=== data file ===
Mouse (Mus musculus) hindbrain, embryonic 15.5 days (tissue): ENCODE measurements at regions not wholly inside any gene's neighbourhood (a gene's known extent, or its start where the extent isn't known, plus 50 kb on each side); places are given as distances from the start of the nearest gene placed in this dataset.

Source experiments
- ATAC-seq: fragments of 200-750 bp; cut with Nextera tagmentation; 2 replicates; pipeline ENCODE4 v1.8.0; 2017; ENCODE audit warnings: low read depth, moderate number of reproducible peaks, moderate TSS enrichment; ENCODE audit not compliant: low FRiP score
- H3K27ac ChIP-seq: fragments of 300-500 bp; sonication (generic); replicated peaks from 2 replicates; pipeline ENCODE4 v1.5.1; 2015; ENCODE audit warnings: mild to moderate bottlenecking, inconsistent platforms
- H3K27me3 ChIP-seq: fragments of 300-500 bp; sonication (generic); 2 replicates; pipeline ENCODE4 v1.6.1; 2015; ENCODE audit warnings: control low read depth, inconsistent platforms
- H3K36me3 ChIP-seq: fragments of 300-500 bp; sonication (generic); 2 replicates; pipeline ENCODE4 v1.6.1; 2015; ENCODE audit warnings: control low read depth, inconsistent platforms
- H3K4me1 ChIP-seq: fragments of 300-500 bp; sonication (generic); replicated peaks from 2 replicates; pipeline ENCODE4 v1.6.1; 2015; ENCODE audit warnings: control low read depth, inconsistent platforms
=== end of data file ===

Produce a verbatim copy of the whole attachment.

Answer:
Mouse (Mus musculus) hindbrain, embryonic 15.5 days (tissue): ENCODE measurements at regions not wholly inside any gene's neighbourhood (a gene's known extent, or its start where the extent isn't known, plus 50 kb on each side); places are given as distances from the start of the nearest gene placed in this dataset.

Source experiments
- ATAC-seq: fragments of 200-750 bp; cut with Nextera tagmentation; 2 replicates; pipeline ENCODE4 v1.8.0; 2017; ENCODE audit warnings: low read depth, moderate number of reproducible peaks, moderate TSS enrichment; ENCODE audit not compliant: low FRiP score
- H3K27ac ChIP-seq: fragments of 300-500 bp; sonication (generic); replicated peaks from 2 replicates; pipeline ENCODE4 v1.5.1; 2015; ENCODE audit warnings: mild to moderate bottlenecking, inconsistent platforms
- H3K27me3 ChIP-seq: fragments of 300-500 bp; sonication (generic); 2 replicates; pipeline ENCODE4 v1.6.1; 2015; ENCODE audit warnings: control low read depth, inconsistent platforms
- H3K36me3 ChIP-seq: fragments of 300-500 bp; sonication (generic); 2 replicates; pipeline ENCODE4 v1.6.1; 2015; ENCODE audit warnings: control low read depth, inconsistent platforms
- H3K4me1 ChIP-seq: fragments of 300-500 bp; sonication (generic); replicated peaks from 2 replicates; pipeline ENCODE4 v1.6.1; 2015; ENCODE audit warnings: control low read depth, inconsistent platforms